The second Fiorucci store opened in the same city, on Via Torino in 1974. At the launch, customers were passed plates of Richard-Ginori porcelain. Historic Italianite designs from a Florentine aristocrat two centuries before. On the top of each plate something more associated with a red-wigged clown in a banana-yellow jumpsuit - a hamburger. The original Fiorucci shop had successfully sold London and the mini-skirt to the city. Its founder sold the counter-culture to those that had created it. He made fashionable insurrection into a commercial enterprize. He hit the hippy trail, selling cheap Indian t-shirts and rice sacks madeover as bags. Perfect for that final leap towards the Seventies when The Beatles were in their Maharashi phase, and debutantes were dabbling in some nostalgie de la boie. By 1974, with the opening of the new store Afghan coats were making way for glass beads from New Mexico, and platform wedge sandals with plastic fruit attached. The Brazilian thong and monokini were on their way. Not only did Fiorucci sell fashion in an alternate way to major retail businesses, it sold it in a different way to major fashion houses by encouraging a variety of styles. ‘The age of imposed fashion is over’, Elio Fiorucci informed Amica magazine. ‘Why does someone have to wear beige.... Let everyone dress as they want. That’s why you will never find one single trend in an Fiorucci store - you find hundreds’. But he wasn’t simply selling clothes, he was selling a new kind of concept. The store sold books, furniture, music. There was a gallery, a restaurant, a peforming space. There were three water fountains, and the spicy scent of perfume permeated every floor of the store. The inspiration had again came from London. The seven-storey Biba shop housed in the old Derry & Toms building on Kensington High Street. By 1974, it had tapped into the vogue for vintage clothes, with the gold and black deco-style Biba logo on everything from bags and badges to tins of baked beans. By 1974, Fiorucci was selling America to the Italians. Jeans and t-shirts, thrift shop clothing. Hamburgers on Richard Ginori plates. Some years later Warhol would say: ‘The most glamorous places in Italy are McDonalds and Fiorucci’.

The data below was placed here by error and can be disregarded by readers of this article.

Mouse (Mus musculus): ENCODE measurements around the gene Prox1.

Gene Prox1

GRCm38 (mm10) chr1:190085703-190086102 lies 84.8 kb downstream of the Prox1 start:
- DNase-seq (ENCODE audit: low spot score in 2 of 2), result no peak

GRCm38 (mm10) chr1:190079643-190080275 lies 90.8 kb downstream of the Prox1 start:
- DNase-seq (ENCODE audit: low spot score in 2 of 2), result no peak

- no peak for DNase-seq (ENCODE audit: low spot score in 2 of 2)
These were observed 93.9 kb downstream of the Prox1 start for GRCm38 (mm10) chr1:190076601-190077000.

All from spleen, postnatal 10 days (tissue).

Biba closed its doors in 1975. My one and only trip thereoccurred in the spring of that year. The darkened rooms that made shoplifting a cinch, the bins of clothes, the asthenic male shop assistants on the make-up counters with hula hoop jumpers in humbug colours and a sibilant S on their lips. Biba closed. Fiorucci opened. The decade earlier when King’s Road was in its element, Fiorucci had sold the idea of it to Italy. It now arrived with a brand of its own - on that very same stretch of road. The content tapped into the mood with the vintage and thrift shop theme, alongside the plastic and the neon, the metallic and the phosphorescent. It was a lifestyle store - another first? - for those in the know. It was for those in the margins, on the outside. Those keen to raid the dressing up box. Ultimately, those in the run-down far flung postcodes on the other side of the river and beyond. The landlocked teens - me, again - that looked longingly beyond the new brutalist housing estate at the top of their street, to a bigger London that housed Fiorucci, King’s Road, Biba's Art Deco Rainbow Rooms in darkness and gathering dust. The good life was out there somewhere.